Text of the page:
Cloud migration shows no signs of slowing down
According to a new study 31 percent of companies have moved workloads to the cloud within the last six months compared to only 18 percent six months ago.
Based on a survey of almost 1,000 IT decision makers, the report from cloud migration specialist Next Pathway shows 36 percent are migrating to the cloud to prevent customers from leaving for more personalized solutions offered by competitors that are using the cloud to enable a superior digital experience.
As companies look to become cloud-first organizations, they want to accelerate the transformation benefits enabled by the cloud, not just the operational efficiencies. However, there is a recognition that in many cases they need help to achieve this.
Over 40 percent are concerned that they don't have the internal skills to plan or execute workload or data migration or to select the right cloud platform. While 54 percent fear that when moving workloads to the cloud they won't know which ones are necessary and which ones can be retired.
Along with the lack of internal tools, companies are also concerned that they won’t have the right automated tooling to smooth translation and migration rom on-premises to cloud. More than a third (38 percent) fear they won't be able to manage end-user expectations. Testing is also considered a major pitfall, with 29 percent acknowledging this part of the migration journey poses significant challenges.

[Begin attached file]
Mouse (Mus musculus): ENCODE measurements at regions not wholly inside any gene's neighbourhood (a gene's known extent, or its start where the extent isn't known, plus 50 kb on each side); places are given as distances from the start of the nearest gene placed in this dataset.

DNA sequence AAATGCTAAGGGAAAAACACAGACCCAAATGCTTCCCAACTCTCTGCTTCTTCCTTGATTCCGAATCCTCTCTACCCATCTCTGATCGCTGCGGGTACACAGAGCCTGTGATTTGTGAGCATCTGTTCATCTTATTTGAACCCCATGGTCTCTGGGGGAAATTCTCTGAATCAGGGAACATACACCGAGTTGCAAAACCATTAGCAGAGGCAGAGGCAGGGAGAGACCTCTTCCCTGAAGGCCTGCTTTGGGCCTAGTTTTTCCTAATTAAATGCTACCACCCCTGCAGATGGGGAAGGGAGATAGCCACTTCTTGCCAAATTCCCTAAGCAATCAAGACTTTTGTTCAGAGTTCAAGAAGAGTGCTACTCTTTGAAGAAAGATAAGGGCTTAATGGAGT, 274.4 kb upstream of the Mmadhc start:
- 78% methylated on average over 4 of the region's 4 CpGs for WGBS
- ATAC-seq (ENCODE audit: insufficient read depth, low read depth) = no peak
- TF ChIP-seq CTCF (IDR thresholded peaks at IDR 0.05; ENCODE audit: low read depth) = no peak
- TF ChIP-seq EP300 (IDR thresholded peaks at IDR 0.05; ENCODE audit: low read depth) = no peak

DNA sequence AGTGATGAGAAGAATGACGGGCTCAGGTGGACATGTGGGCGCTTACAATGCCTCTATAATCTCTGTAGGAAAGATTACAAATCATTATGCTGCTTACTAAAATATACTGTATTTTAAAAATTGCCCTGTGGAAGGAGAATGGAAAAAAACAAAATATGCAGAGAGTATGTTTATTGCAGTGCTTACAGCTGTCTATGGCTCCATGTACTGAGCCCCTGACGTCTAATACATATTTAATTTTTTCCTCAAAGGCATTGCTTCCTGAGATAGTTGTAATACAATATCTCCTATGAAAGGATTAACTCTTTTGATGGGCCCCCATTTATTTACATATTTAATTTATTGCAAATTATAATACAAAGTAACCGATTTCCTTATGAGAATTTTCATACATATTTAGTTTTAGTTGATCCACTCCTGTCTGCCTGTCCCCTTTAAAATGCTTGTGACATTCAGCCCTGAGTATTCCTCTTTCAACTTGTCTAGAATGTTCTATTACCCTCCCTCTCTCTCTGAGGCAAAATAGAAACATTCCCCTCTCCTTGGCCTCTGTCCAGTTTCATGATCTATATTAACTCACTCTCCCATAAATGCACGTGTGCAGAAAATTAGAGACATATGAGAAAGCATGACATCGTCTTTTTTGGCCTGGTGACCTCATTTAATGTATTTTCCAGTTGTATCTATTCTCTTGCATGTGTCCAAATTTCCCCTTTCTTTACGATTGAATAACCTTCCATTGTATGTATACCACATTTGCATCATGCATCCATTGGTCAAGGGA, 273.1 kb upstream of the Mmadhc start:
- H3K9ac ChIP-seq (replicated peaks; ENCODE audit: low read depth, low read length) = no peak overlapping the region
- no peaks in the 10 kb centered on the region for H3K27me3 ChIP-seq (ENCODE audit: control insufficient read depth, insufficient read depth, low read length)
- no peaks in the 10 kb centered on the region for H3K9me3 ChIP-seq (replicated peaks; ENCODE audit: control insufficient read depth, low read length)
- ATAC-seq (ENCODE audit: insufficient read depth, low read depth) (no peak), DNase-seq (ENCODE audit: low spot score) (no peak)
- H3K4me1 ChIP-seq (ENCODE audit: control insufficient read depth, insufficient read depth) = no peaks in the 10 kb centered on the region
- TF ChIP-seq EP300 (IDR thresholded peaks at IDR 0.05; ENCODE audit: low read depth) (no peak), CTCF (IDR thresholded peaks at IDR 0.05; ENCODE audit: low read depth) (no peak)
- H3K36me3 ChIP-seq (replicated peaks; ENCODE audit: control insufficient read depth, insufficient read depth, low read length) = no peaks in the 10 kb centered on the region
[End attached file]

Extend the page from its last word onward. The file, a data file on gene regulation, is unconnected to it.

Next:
"Every company is now undertaking a move to the cloud," says Chetan Mathur, CEO of Next Pathway. "Our research reinforces that the motivation extends beyond gaining operational efficiencies; the cloud is seen as a strategic imperative to remain competitive and as an enabler for personalized experiences with customers. The pandemic has both accelerated the move to the cloud and underscored this urgent need."
There is a clear preference for a hybrid cloud strategy from 98 percent, and agreement that the trend is toward more collaborative support between different cloud providers to offer a robust multi-cloud offering.
Despite most companies favoring leading cloud data warehouses and data lakes such as Microsoft Azure Synapse, Amazon Redshift and IBM Cloud, new entrants such as Snowflake and Databricks are also being considered.
"As companies move to the cloud, they realize that these initiatives are as complex as they are critically important to the business," adds Mathur. "Hence, companies are demanding more assistance at every stage of the migration, from planning through to cut over. They are requiring more services and tooling from cloud providers and partners. Moreover, they are hedging their bets, as they prefer a hybrid strategy and are performing POCs with a number of newcomers, such as Snowflake and Databricks."
You can get the full report from the Next Pathway site.